The Book of Broken Hearts by Sarah Ockler
Publication Date: May 21, 2013
Publisher: Simon Pulse
Review Source: eARC Provided by Publisher via Edelweiss
Rating: 5/5 Stars
Summary (from Goodreads): When all signs point to heartbreak, can love still be a rule of the road? A poignant and romantic novel from the author of Bittersweet and Twenty Boy Summer.
Jude has learned a lot from her older sisters, but the most important thing is this: The Vargas brothers are notorious heartbreakers. She’s seen the tears and disasters that dating a Vargas boy can cause, and she swore an oath—with candles and a contract and everything—to never have anything to do with one.
Now Jude is the only sister still living at home, and she’s spending the summer helping her ailing father restore his vintage motorcycle—which means hiring a mechanic to help out. Is it Jude’s fault he happens to be cute? And surprisingly sweet? And a Vargas?
Jude tells herself it’s strictly bike business with Emilio. Her sisters will never find out, and Jude can spot those flirty little Vargas tricks a mile away—no way would she fall for them. But Jude’s defenses are crumbling, and if history is destined to repeat itself, she’s speeding toward some serious heartbreak…unless her sisters were wrong?
Jude may have taken an oath, but she’s beginning to think that when it comes to love, some promises might be worth breaking.
I loved this book. Seriously. Loved it. I loved it so much that I've been kicking myself for never having read a Sarah Ockler book before this. How have I not read any yet? I even own both Twenty Boy Summer and Bittersweet. What is wrong with me?! If those are anything like The Book of Broken Hearts I'm going to be so mad for letting them just sit on my shelf for so long!
But let's focus for a few minutes on this book. Because I loved it (did you hear?) and I definitely think you should read it. We not only get a little bit of romance between Jude and Emilio (a new favorite!), we get a truly touching view into the relationship of a father with early onset Alzheimer's and his youngest daughter during the summer before she moves away for college. It is heartbreaking, emotional, and beautiful. It made me cry. And I almost never cry during books. I know I won't be able to do it justice here with my words, but this book seriously touched my heart.
A few things I liked best about this book were the main character Jude, her relationships with her sisters, the focus on family, and, of course, the romance. Jude is a wonderful MC and while she did have a problem sticking up for herself and really knowing what it was she wanted, she was brave and hopeful and loyal. Where there times I wanted to punch her for being such a pushover? Sure. But she grew up during the book and that's pretty much what it was all about. And the way she dealt with her father and his disease was much stronger than I could have ever been. Jude's relationships with her sisters changed as she changed throughout the book and even though I've never had sisters, let alone three who were much older than me, I appreciate the way they tried to take care of her and the way she always felt left out of their group. Emilio was pretty perfect as the male interest, a bit of a mysterious bad boy with a motorcycle and scars (literally and figuratively) but also a heart of gold. All of these components combined with the heartache of Alzheimer's made for one emotional ride and an excellent book.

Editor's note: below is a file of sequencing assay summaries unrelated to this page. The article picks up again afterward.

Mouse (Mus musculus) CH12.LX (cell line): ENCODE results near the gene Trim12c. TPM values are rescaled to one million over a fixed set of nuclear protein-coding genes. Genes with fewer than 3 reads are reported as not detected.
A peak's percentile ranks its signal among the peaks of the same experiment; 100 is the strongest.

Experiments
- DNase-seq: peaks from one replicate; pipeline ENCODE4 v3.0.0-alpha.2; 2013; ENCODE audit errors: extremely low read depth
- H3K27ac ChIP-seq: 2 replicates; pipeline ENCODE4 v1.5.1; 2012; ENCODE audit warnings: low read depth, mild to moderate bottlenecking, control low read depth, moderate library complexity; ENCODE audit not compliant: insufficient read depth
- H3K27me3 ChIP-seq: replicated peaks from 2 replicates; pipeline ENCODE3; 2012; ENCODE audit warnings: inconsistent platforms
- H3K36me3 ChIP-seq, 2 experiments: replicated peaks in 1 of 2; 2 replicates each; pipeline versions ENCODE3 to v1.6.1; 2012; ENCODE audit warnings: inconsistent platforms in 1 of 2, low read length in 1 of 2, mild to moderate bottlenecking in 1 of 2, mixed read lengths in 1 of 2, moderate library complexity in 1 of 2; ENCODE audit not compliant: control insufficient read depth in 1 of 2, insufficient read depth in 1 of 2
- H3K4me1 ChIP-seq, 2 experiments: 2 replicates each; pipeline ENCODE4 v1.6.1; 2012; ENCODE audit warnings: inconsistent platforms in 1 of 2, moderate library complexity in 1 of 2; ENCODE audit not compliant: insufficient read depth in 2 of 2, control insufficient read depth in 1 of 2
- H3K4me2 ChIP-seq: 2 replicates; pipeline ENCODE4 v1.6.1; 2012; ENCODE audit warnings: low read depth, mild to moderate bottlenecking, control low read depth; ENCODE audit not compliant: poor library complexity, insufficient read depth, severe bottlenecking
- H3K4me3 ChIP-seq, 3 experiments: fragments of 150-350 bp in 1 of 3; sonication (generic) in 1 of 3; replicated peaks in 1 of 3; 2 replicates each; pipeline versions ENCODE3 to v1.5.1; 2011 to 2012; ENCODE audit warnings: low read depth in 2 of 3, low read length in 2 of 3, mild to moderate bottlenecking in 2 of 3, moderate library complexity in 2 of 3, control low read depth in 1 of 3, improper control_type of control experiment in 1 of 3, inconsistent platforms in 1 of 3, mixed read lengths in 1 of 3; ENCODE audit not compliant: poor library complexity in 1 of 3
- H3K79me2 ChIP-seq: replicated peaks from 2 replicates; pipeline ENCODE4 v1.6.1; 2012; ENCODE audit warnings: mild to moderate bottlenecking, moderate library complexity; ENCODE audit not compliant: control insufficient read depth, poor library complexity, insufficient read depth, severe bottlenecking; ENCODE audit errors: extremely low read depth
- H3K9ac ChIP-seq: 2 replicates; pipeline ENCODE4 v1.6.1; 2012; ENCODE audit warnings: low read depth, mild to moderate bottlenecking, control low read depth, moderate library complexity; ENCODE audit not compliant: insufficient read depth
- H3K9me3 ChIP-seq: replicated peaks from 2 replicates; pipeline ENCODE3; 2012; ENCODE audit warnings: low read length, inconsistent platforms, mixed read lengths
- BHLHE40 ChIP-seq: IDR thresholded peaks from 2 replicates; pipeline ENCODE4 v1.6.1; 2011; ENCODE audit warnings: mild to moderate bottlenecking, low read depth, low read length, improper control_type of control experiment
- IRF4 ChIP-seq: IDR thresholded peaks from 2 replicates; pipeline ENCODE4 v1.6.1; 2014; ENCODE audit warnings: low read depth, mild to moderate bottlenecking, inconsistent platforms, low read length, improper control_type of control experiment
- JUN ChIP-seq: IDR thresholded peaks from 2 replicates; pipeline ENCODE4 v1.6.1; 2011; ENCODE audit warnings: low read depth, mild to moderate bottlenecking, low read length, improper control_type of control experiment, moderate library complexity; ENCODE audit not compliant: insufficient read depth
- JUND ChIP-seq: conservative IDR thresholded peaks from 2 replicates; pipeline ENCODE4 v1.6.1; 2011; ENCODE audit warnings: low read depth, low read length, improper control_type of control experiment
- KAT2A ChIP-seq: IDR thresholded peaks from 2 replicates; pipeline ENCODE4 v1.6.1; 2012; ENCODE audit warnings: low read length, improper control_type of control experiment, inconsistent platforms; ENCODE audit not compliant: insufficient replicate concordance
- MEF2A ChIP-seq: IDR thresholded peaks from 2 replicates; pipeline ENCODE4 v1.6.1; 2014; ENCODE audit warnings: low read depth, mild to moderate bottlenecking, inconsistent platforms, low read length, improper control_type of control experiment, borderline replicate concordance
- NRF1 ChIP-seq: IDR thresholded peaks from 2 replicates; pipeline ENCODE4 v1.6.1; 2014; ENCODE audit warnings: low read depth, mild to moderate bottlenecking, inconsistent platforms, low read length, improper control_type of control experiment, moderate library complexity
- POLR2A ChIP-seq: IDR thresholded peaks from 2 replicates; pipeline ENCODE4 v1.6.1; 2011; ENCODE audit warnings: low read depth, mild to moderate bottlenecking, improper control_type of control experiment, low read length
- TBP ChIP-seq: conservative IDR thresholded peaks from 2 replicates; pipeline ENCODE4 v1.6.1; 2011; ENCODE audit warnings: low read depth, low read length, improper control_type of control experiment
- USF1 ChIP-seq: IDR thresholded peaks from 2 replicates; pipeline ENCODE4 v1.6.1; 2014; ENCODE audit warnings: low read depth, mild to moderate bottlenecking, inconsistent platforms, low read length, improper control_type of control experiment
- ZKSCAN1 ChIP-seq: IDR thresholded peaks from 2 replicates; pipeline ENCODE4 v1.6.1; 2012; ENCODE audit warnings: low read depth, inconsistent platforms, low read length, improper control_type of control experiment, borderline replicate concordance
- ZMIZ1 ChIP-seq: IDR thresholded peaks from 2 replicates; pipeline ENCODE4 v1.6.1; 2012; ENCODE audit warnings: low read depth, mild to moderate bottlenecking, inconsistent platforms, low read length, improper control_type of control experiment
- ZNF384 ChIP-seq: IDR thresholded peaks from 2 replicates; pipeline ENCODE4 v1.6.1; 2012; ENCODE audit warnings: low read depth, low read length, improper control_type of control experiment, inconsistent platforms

Final Thoughts: Read this book. If you are a fan of YA Contemporaries, I really think you'll like this one. It was more emotional than I was expecting and the romance was definitely not the main focus, but it was a beautiful book about growing up, changing relationships, what's really important, not taking things for granted, seizing the moment, and all of those other things we sometimes forget about when we're busy focusing on our futures and goals instead of the present. I'm still heartbroken over her father's disease and his moments towards the end left me in tears. But the characters are strong so we're also left with hope. Not that her father will be able to beat the disease, but that love is real and broken hearts can be mended. I gave The Book of Broken Hearts 5 stars and highly recommend that you read it.
I'm excited to be participating in a Book Blitz today for Plastic Hearts by Lisa De Jong, hosted by Xpresso Book Tours. If you don't know this book yet, it's the first in a New Adult Contemporary series. Take a minute to read all about it below and be sure to check out the excerpt!
Plastic Hearts (Hearts #1) by Lisa De Jong
Level: New Adult
Publication Date: February 27, 2013
Summary: My life has always been safe. I like it that way. I grew up in a fake society where plastic hearts rule. If our hearts are made of plastic, they can never be broken. My parents have expectations and I do everything I can to meet them, even if it means giving up on my own dreams.
Now, all I want is to be free to make my own choices.
Dane Wright is everything I have been warned to stay away from. We met one night while I was with my perfect, parent-approved boyfriend and I haven’t stopped thinking about him. I don’t want to like him. I am doing everything I can to ignore his pull, but my heart seems to want what it cannot have, what it has never had.